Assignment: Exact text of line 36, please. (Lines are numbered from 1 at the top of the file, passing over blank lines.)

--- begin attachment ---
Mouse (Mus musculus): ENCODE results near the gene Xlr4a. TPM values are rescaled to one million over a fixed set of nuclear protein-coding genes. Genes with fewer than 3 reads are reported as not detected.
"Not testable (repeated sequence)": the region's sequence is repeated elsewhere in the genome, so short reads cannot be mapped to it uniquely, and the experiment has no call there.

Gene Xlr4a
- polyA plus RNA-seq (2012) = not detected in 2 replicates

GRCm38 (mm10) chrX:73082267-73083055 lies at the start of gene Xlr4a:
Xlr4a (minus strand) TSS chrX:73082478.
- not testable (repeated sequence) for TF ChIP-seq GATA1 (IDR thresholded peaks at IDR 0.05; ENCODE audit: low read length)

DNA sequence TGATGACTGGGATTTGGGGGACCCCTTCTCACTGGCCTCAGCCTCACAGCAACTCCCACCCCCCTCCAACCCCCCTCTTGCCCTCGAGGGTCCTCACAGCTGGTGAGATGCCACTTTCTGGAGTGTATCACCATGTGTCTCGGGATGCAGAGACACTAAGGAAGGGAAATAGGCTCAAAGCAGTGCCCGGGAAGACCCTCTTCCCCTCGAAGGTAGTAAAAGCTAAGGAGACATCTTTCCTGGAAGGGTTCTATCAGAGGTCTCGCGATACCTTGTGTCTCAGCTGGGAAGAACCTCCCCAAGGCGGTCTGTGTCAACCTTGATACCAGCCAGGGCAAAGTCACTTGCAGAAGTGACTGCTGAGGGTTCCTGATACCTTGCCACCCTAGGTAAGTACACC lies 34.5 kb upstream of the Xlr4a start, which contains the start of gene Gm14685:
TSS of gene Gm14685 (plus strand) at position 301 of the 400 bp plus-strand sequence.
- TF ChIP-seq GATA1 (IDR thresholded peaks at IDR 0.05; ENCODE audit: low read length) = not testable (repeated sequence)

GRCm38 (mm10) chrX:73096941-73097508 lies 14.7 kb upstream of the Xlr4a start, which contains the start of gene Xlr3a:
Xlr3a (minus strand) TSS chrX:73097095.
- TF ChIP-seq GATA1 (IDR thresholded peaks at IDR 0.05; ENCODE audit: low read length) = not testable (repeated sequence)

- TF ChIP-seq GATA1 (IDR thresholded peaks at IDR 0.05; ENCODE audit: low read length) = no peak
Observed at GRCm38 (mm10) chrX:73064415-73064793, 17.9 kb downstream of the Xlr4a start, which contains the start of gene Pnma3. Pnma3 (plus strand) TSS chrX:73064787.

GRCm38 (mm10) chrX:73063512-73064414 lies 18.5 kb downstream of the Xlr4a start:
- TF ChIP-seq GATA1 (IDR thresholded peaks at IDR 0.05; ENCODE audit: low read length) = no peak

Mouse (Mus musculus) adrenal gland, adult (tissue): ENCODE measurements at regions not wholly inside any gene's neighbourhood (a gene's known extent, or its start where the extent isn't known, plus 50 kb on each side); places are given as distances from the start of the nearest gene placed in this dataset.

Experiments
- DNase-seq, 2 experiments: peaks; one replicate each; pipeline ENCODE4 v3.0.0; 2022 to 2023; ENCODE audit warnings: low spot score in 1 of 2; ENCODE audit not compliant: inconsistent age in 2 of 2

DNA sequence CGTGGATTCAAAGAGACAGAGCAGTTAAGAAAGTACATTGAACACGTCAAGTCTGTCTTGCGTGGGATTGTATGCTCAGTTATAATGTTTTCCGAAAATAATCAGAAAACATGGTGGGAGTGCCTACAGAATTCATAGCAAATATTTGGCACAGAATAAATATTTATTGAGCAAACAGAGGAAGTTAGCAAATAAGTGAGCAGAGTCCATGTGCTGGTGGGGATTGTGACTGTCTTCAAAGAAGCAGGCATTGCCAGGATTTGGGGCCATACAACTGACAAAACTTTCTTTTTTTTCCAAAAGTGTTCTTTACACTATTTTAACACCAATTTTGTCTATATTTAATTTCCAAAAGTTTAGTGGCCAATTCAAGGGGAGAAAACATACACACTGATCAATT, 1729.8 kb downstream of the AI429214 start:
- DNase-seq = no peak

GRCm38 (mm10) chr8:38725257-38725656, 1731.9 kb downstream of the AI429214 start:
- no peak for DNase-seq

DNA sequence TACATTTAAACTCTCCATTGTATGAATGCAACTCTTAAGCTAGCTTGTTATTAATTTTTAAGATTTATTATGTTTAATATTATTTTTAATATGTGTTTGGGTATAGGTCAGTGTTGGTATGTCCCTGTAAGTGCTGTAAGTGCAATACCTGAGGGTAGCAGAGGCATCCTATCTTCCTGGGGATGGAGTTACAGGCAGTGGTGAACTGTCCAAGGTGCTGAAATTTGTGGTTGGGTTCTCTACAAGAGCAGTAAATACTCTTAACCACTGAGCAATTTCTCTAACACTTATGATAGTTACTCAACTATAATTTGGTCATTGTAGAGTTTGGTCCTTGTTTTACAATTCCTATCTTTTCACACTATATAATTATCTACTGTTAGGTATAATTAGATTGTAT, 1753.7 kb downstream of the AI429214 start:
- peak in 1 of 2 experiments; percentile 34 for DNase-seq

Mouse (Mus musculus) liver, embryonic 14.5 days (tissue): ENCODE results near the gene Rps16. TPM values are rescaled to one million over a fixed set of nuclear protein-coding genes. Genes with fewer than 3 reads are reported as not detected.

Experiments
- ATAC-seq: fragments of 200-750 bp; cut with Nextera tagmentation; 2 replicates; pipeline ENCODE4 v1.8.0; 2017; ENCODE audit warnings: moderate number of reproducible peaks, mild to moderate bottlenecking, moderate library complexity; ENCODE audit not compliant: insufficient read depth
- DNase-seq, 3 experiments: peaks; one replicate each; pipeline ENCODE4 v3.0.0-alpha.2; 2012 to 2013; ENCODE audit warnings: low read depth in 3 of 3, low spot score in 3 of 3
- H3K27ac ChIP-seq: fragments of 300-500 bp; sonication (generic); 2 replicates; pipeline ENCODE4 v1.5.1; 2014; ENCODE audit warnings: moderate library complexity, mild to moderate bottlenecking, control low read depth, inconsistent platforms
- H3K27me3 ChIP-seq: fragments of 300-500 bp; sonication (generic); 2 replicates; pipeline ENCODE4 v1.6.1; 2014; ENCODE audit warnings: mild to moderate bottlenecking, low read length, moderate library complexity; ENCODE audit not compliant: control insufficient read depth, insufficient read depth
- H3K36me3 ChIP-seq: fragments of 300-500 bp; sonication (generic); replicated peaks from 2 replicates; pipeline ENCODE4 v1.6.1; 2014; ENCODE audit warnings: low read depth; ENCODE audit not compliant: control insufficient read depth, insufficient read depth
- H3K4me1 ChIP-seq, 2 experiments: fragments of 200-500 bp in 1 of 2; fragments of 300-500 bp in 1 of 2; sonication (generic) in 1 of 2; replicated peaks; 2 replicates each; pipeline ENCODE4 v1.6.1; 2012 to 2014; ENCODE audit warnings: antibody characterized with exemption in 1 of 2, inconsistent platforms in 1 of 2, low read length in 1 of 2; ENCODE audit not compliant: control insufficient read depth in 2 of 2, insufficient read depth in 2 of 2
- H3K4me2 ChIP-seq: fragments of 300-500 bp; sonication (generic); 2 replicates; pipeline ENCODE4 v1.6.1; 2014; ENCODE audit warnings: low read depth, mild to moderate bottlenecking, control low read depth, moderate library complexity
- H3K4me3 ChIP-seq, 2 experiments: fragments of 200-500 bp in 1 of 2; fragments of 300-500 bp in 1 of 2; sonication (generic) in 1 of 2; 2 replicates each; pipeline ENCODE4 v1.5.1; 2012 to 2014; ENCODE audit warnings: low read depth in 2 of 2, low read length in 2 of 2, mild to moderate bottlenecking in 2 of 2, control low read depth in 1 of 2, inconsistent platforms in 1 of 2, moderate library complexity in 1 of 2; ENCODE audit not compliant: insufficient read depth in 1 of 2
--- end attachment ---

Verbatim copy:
- H3K4me3 ChIP-seq, 2 experiments: fragments of 200-500 bp in 1 of 2; fragments of 300-500 bp in 1 of 2; sonication (generic) in 1 of 2; 2 replicates each; pipeline ENCODE4 v1.5.1; 2012 to 2014; ENCODE audit warnings: low read depth in 2 of 2, low read length in 2 of 2, mild to moderate bottlenecking in 2 of 2, control low read depth in 1 of 2, inconsistent platforms in 1 of 2, moderate library complexity in 1 of 2; ENCODE audit not compliant: insufficient read depth in 1 of 2